It seemed as if the day could not get started fast enough this morning--I've never seen blue so early nor felt the pressure toward light so strongly.  A woodpecker was out early; birds were in the air. The gold, when it came at its usual time seemed--as sublime as it always is--to be merely a stage on the way to full day, which is what each minute was pressing towards.

I know I'll get used to the light of spring in the same way I got used to the cold gray of winter, the way we all get used to being here. But part of me, from the start, and right now, is always surprised at all of it.  All that one loses when one is "used to" being alive! Might as well say that miracles can become routine, that there's nothing new about magic. What I see in my grandchildren's faces--their delight at the next, unexpected thing, at the twisty shifts of being--is what I still feel.

Each of us is either Adam or Eve, and in many ways it comes down to the same thing.

Yesterday morning I was reading Whitman's Crossing Brooklyn Ferry:


Crowds of men and women attired in the usual costumes, how curious you are to me!
On the ferry-boats the hundreds and hundreds that cross, returning home, are more curious to me than you suppose,
And you that shall cross from shore to shore years hence are more to me, and more in my meditations, than you might suppose.

Not only can one be alive in the moment of his living but--Whitman shows us how--one can look through time using the Present as the worm hole that connects it to the Future and that Future (another's Present) back to the Past:


It avails not, time nor place—distance avails not,
I am with you, you men and women of a generation, or ever so many generations hence,
Just as you feel when you look on the river and sky, so I felt,
Just as any of you is one of a living crowd, I was one of a crowd,
Just as you are refresh’d by the gladness of the river and the bright flow, I was refresh’d,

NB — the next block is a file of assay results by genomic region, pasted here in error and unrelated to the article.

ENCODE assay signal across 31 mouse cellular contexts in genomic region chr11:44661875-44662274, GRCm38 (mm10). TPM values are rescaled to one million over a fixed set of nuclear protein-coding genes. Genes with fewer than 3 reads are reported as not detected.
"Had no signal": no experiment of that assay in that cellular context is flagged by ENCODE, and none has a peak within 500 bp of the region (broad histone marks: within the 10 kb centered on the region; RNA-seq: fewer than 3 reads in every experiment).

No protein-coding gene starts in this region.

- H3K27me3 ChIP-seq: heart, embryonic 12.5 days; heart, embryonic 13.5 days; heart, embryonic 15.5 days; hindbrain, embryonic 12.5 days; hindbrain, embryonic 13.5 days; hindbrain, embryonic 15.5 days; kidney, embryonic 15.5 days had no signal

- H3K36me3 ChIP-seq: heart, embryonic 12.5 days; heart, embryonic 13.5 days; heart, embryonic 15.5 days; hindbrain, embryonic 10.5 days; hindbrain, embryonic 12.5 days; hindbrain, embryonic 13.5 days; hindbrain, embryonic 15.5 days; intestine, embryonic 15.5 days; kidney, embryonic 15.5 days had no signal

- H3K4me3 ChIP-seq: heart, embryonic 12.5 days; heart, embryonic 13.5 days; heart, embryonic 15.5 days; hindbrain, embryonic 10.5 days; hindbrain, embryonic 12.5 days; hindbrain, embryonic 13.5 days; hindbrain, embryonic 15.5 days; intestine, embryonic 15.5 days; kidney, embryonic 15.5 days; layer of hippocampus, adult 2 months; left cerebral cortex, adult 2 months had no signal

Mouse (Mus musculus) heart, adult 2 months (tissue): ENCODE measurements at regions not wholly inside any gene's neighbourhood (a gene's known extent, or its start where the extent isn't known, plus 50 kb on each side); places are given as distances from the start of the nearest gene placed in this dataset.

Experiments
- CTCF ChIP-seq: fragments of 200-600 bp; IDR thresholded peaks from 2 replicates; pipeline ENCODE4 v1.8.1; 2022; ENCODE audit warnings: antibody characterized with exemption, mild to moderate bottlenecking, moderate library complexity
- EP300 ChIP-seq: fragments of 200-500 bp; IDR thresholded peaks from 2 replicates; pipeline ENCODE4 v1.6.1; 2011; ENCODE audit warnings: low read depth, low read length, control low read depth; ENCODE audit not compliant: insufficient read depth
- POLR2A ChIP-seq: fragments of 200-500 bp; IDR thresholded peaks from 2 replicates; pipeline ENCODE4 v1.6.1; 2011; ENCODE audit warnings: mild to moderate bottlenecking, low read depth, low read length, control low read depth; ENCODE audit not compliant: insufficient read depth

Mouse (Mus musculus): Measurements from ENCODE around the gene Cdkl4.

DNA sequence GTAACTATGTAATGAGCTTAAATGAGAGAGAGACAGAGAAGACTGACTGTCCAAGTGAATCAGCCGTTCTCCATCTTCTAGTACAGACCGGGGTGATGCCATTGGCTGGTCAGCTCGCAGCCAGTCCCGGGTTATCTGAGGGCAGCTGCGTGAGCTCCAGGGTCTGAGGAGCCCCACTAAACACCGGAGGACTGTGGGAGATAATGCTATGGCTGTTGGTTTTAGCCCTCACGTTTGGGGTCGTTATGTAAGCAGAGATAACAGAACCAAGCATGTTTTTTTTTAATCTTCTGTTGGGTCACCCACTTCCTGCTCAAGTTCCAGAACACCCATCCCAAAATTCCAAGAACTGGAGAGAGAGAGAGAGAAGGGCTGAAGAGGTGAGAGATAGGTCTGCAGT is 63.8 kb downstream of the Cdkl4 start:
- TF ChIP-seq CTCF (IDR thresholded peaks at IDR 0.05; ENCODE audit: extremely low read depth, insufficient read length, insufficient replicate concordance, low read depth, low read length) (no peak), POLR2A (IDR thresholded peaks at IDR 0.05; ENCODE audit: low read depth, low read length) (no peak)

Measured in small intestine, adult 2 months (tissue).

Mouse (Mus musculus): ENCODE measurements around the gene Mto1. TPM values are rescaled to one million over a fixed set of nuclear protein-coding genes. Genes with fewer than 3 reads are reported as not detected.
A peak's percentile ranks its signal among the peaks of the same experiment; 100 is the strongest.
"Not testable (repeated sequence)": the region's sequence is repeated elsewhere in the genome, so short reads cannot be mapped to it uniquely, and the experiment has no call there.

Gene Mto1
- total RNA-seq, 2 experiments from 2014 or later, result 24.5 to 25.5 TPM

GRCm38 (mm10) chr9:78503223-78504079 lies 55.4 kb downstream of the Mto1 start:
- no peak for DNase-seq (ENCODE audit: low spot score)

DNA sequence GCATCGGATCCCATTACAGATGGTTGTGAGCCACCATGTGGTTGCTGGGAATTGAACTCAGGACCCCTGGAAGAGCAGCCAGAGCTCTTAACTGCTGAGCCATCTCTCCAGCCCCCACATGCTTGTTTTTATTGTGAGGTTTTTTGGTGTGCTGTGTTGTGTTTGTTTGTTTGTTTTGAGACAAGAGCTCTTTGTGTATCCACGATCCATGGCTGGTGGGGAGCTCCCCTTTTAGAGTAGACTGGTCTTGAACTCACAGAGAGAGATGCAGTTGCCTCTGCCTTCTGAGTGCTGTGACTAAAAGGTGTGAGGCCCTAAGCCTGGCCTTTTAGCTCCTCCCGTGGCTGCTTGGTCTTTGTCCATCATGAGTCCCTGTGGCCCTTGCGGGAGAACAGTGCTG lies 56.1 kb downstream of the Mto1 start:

Just as you stand and lean on the rail, yet hurry with the swift current, I stood yet was hurried,
Just as you look on the numberless masts of ships and the thick-stemm’d pipes of steamboats, I look’d.

The poet's imaginative openness, generosity. and optimistic sympathy--his speaking directly to his reader across time--as if time is little more than the place around the corner, a window open to all to be looked through--comes to this startling moment when the words on the page disappear, and we realize the poet is staring at us, smiling--


We understand then do we not?
What I promis’d without mentioning it, have you not accepted?
What the study could not teach—what the preaching could not accomplish is accomplish’d, is it not?



 


Comments

Allan DiBiase
04/09/2013 9:23am

Nice chair! We have a partial set of similar ones.

Yesterday I looked out the kitchen window when making breakfast. Perhaps I was looking for the "blue slate sky". I'm sure I was. It appeared in the form of a bluebird foraging for food on the pan, wan exposed grass. It bought to mind:

Looking out the kitchen window several years ago and seeing five birds sitting in a row on the clothesline. Parent bluebirds and three children. How they got there all together is an unsolved mystery. Nevertheless, over the next several hours the parents gave demonstrations to the babies. How to fly away from the clothesline and return to it. Both parents demonstrated. And then the babies tried it out. This took hours and not every try was successful. Hours later the demonstrations shifted to a riskier maneuver....flying to the ground and then back up to the clothesline. Demonstrations and trial and error attempts all executed with what seemed to be infinite patience and parental care. This went on for hours and I was drawn back to the window to be amazed that they were still at it.

Subsequently, this was not repeated. But on occasion an "independent" bluebird used the line as a platform for observing the knoll, the woods, Mt. Israel, the sky and the clouds. Not to mention insects.

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Allan DiBiase
04/09/2013 9:26am

that is: "pale, wan exposed grass"

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